Bee Gees Co-Founder Robin Gibb Dead At 62
Robin Gibb, who along with his older brother Barry and twin brother Maurice, comprised the Bee Gees died today in England after a long battle with cancer:
Robin Gibb, one of the three singing brothers of the Bee Gees, the long-running Anglo-Australian pop group whose chirping falsettos and hook-laden disco hits like “Jive Talkin” and “You Should Be Dancing” shot them to worldwide fame in the 1970s, died on Sunday. He was 62.
The cause was complications from cancer and intestinal surgery, his family said in a statement.
Mr. Gibb had been hospitalized for intestinal problems several times in the last two years. Cancer had spread from his colon to his liver, and in the days before his death he contracted pneumonia and fell into a coma.
Mr. Gibb was the second Bee Gee and third Gibb brother to die. His fraternal twin and fellow Bee Gee, Maurice Gibb, died of complications of a twisted intestine in 2003 at 53. The youngest brother, Andy, who had a successful solo career with hits like “Shadow Dancing,” was 30 when he died of heart failure, in 1988.
With brilliant smiles, polished funk and adenoidal close harmonies, the Bee Gees — Barry, Robin and Maurice Gibb — were disco’s ambassadors to Middle America in the mid to late 1970s, embodying the peacocked look of the time in their open-chested leisure suits and gold medallions.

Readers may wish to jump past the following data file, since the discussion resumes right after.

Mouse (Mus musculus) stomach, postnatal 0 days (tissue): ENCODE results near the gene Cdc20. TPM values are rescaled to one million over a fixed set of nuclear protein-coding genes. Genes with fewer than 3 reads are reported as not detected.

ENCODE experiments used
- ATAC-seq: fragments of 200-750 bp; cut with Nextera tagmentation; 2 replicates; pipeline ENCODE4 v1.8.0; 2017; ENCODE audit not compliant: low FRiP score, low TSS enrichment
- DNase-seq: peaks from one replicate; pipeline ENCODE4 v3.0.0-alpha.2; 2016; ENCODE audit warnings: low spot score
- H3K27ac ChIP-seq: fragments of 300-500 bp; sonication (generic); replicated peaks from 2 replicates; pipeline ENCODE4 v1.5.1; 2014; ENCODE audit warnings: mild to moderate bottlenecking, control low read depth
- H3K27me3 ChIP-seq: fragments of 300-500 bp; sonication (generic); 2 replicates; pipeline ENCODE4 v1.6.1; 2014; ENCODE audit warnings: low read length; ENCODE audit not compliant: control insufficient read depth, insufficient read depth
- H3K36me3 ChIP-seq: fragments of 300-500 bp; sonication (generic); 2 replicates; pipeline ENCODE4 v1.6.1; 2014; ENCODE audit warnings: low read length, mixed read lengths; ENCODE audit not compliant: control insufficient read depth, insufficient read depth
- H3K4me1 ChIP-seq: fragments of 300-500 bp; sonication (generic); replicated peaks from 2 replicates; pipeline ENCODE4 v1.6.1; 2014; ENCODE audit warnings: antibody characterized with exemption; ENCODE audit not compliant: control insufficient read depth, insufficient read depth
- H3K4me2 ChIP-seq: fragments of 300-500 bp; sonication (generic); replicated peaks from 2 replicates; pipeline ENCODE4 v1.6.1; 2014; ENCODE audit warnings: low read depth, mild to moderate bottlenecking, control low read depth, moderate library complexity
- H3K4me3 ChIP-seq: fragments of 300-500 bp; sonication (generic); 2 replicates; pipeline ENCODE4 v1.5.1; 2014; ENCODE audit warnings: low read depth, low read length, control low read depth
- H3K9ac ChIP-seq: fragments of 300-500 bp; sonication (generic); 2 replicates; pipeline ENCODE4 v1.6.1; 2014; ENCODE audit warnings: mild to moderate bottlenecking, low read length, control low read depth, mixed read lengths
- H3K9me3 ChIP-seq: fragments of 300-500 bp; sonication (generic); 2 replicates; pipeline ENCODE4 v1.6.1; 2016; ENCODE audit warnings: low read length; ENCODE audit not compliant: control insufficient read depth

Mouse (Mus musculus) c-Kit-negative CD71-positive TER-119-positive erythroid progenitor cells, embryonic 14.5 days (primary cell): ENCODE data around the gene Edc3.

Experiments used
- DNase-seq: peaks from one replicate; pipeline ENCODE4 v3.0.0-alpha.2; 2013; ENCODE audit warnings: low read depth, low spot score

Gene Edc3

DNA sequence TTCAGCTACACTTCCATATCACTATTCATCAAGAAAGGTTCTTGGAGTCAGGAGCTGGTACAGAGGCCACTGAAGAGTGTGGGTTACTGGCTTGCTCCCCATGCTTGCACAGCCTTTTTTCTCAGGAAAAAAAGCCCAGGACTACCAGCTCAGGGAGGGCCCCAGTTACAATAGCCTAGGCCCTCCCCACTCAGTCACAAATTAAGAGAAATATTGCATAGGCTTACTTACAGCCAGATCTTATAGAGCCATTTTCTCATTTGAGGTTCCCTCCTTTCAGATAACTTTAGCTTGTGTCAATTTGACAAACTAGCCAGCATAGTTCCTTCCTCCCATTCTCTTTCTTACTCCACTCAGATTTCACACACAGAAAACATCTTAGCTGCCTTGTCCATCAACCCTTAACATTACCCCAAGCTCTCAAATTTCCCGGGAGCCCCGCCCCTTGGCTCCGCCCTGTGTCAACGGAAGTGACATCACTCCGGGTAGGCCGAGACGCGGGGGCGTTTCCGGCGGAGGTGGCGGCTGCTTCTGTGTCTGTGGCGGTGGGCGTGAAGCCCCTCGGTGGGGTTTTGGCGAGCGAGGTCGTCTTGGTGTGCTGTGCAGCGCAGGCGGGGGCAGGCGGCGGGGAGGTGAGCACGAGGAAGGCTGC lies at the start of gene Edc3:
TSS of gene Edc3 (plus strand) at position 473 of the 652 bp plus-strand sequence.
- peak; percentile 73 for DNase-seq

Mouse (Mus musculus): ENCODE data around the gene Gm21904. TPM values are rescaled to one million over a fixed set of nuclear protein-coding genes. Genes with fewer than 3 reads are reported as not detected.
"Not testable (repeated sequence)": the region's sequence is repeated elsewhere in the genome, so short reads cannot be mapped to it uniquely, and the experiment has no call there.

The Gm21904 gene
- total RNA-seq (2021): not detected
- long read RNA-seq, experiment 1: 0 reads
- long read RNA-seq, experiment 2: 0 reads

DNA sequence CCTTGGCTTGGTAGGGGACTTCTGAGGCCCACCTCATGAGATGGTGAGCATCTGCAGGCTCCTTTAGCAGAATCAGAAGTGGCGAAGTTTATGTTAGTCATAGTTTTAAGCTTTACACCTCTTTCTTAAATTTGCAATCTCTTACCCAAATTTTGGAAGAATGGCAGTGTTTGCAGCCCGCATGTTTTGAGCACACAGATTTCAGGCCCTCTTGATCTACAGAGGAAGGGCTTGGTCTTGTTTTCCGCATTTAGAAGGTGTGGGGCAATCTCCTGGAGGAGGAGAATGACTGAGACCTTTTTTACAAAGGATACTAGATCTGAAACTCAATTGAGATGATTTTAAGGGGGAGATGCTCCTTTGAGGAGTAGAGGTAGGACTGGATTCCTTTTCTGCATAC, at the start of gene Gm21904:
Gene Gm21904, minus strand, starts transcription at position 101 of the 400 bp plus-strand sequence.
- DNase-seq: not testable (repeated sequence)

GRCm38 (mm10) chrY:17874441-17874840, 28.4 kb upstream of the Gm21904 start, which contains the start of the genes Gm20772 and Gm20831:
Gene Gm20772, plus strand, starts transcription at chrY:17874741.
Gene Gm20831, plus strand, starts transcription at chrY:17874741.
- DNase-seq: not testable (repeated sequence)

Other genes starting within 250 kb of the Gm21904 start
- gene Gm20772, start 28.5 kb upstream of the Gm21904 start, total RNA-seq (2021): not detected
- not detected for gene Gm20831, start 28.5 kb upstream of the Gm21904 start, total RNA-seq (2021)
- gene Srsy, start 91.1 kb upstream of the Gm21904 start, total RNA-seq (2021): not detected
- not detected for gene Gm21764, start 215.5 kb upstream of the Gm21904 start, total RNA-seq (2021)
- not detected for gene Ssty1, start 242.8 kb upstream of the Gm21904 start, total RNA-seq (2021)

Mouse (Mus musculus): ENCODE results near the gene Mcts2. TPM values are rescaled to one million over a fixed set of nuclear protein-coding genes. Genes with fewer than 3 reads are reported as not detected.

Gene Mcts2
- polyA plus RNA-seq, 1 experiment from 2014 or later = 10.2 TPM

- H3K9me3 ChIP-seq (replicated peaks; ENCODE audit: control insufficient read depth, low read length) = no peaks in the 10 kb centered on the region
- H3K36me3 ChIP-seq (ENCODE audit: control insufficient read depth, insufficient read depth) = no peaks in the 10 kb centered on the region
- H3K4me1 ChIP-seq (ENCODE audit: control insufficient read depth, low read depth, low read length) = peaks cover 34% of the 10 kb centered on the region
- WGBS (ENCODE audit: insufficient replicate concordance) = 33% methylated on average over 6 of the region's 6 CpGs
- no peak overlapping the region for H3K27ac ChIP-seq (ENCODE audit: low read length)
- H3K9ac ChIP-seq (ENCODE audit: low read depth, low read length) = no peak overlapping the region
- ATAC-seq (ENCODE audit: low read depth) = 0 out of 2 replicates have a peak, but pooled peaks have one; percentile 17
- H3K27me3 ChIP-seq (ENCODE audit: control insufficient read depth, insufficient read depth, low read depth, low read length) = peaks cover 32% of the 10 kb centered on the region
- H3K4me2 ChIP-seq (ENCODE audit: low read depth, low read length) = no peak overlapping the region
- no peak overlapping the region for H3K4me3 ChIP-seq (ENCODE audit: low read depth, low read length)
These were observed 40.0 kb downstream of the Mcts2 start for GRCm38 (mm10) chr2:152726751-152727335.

They sold well over 100 million albums and had six consecutive No. 1 singles from 1977 to 1979. They were also inextricably tied to the disco era’s defining movie, “Saturday Night Fever,” a showcase for their music that included the hit “Stayin’ Alive,” its propulsive beat in step with the strut of the film’s star, John Travolta.
But the group, whose first record came out in 1963, had a history that preceded its disco hits, starting with upbeat ditties inspired by the Everly Brothers and the Beatles, then with lachrymose ballads like “How Can You Mend a Broken Heart.”
I had actually forgotten that Maurice Gibb had passed away several years ago until reading the linked article. That leaves Barry Gibb as the last surviving member of a quartet of brothers who managed to sell hundreds of millions of albums during a very short period of time in the late 70s and early 80s.
Here’s a little taste of that pre-disco version of the Bee Gees: